State and Regional Economic Growth
- Georgia and the southeastern Georgia region will grow at slightly lower rates than the national economy in 2010 due to an above average concentration in real estate and financial services as a percentage of the state and local economies. This is especially true in larger markets in Georgia, most notably the extended Atlanta region where the sharp drops in residential and commercial real estate values and continued weaknesses in the financial services and banking industry will require a longer period to heal.
- The coastal Georgia region, defined as Chatham County on the eastern border, Bulloch County on the northwestern border and Glynn and Camden counties close to the Florida border, will experience growth rates higher than statewide averages.
- A more stable and diversified economic base in Savannah (education, healthcare, tourism, military and the Savannah Port) and the combination of education, healthcare and retail distribution in Statesboro will support higher growth rates than other regions in central and southern inland Georgia.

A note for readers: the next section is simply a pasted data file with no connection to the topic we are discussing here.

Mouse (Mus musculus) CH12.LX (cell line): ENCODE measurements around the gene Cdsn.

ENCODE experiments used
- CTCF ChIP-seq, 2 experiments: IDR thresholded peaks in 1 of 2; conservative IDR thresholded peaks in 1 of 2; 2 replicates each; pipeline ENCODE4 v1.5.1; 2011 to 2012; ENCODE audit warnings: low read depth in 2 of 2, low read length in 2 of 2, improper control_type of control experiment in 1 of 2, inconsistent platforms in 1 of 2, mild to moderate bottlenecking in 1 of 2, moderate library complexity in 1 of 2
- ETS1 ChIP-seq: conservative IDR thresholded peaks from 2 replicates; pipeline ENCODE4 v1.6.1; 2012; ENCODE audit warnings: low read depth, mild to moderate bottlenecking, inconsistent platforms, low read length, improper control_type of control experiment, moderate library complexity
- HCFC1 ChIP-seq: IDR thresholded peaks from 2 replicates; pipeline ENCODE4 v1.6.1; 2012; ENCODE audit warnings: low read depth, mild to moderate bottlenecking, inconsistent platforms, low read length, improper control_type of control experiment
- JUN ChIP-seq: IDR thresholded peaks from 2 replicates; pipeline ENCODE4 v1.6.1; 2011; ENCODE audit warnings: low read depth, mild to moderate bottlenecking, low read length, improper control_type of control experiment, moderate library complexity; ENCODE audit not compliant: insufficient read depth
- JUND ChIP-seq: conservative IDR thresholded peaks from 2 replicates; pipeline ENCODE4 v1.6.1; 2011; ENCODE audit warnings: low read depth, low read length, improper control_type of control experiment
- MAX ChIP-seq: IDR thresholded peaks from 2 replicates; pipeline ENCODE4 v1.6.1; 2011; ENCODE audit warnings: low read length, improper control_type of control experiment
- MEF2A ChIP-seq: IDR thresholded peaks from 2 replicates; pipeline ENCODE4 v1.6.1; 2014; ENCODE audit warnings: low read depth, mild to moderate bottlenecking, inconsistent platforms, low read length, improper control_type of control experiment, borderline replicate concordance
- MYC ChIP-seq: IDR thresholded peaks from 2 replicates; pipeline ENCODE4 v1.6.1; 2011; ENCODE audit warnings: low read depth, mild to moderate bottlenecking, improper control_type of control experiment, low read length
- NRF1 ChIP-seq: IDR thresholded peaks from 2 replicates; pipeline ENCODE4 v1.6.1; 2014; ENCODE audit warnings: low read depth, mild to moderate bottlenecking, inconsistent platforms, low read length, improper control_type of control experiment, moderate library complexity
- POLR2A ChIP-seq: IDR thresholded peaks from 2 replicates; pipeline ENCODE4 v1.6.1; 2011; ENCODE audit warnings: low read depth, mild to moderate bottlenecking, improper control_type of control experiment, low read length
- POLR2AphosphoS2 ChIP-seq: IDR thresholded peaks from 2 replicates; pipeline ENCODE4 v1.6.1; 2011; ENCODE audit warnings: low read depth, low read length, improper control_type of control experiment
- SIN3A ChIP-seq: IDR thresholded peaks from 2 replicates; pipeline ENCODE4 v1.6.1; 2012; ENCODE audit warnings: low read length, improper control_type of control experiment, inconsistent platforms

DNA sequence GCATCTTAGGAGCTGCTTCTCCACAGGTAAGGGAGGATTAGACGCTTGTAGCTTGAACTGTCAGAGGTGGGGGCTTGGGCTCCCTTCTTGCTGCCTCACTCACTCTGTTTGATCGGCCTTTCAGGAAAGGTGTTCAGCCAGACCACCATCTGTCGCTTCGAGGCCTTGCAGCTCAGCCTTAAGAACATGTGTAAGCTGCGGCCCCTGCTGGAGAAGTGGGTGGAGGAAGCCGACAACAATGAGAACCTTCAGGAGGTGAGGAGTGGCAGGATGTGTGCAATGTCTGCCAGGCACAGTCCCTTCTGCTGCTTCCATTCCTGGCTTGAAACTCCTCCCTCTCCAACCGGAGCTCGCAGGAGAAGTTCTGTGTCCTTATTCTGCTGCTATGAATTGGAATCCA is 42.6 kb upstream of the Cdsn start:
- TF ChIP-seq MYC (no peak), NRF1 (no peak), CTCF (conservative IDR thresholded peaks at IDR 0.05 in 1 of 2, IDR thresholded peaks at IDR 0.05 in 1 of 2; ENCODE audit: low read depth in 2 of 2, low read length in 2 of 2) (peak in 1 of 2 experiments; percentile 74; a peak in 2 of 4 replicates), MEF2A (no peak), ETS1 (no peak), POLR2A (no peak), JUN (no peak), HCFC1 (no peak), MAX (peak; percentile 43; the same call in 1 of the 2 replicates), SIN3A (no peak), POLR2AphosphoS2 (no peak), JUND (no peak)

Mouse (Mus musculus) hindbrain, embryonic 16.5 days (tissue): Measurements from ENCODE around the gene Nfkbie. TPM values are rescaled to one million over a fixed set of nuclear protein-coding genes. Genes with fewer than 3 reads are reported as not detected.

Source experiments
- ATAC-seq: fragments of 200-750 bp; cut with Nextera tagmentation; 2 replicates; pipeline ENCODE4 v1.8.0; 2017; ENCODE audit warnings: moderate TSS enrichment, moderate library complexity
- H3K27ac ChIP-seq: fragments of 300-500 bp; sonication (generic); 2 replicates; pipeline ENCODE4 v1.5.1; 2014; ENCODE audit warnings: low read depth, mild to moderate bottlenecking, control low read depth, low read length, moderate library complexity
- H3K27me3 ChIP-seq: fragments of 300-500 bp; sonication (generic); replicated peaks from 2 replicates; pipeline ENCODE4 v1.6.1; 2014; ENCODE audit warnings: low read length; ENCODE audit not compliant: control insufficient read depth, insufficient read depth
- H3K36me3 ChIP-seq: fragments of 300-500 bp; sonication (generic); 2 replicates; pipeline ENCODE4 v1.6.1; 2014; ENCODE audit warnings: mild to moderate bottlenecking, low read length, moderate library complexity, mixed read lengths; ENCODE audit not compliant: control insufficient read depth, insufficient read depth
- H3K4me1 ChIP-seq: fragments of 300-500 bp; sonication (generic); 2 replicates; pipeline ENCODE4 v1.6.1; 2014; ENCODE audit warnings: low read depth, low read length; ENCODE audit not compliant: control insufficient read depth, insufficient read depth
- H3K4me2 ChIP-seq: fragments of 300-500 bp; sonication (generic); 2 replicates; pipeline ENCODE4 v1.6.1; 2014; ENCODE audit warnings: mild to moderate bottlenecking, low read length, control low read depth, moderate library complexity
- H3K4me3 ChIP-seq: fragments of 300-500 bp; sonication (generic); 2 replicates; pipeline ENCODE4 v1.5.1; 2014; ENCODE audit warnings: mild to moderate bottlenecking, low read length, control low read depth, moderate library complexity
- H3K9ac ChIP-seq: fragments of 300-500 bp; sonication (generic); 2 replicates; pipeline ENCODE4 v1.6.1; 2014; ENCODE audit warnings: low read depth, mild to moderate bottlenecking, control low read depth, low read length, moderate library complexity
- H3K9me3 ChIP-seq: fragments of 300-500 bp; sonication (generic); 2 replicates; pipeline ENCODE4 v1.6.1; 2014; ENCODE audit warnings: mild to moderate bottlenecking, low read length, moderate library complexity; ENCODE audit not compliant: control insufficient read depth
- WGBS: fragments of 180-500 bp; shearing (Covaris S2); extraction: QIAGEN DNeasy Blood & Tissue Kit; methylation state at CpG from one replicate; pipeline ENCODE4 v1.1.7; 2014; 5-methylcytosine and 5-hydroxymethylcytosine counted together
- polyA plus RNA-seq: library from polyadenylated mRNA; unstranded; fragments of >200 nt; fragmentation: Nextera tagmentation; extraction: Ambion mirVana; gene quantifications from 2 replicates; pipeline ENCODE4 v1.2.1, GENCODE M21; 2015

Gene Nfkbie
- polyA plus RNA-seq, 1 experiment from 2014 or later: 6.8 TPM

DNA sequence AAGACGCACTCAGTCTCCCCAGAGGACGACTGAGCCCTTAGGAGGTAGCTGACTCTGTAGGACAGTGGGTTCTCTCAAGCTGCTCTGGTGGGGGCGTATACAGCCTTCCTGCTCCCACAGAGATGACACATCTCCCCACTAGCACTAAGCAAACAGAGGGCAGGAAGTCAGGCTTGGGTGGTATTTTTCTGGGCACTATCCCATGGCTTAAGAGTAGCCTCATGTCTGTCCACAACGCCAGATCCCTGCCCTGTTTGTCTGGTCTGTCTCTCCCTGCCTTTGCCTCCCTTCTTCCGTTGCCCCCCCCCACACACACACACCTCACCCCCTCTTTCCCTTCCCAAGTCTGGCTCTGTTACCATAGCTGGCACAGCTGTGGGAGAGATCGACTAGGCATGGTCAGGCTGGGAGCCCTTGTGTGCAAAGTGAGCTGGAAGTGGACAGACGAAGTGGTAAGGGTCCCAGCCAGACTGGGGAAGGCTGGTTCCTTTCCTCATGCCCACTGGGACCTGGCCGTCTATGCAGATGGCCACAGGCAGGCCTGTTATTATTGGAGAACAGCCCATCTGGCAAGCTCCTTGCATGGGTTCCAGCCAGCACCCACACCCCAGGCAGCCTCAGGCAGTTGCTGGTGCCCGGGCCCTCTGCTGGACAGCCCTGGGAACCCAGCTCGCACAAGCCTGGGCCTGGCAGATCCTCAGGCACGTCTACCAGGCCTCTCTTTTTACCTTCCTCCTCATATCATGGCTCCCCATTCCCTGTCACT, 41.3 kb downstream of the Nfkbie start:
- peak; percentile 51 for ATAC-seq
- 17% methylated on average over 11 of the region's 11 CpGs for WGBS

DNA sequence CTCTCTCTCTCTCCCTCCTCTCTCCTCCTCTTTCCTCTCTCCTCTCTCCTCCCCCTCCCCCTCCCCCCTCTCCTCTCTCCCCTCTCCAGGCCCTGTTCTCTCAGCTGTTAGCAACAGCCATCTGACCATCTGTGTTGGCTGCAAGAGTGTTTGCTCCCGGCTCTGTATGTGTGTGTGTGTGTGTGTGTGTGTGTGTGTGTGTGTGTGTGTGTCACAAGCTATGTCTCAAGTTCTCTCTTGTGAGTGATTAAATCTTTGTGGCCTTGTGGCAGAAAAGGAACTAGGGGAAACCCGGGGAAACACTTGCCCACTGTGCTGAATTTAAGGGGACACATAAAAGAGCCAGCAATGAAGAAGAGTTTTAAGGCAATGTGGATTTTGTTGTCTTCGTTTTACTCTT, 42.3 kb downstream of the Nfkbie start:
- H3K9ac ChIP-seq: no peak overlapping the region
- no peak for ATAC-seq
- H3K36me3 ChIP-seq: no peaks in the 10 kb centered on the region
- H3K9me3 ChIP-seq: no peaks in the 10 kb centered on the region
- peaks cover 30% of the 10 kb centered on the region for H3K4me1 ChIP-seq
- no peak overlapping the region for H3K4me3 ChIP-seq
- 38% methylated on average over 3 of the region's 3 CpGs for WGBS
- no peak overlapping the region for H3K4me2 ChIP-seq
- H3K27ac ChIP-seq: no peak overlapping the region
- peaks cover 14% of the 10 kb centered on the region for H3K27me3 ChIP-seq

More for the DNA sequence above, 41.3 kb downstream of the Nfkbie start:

- Real disposable income and consumer spending in the southeastern coastal region will be higher than most other regions in the state and will support above-average growth rates compared to the overall state totals.
- After three years of sales declines and 6 to 12% decrease in home prices, residential real estate prices will stabilize and increase slightly in desirable sections of the region. An increase in home sales should be evident in the spring buying season, aided in part by the extension and expansion of the Homebuyers Tax Credit program.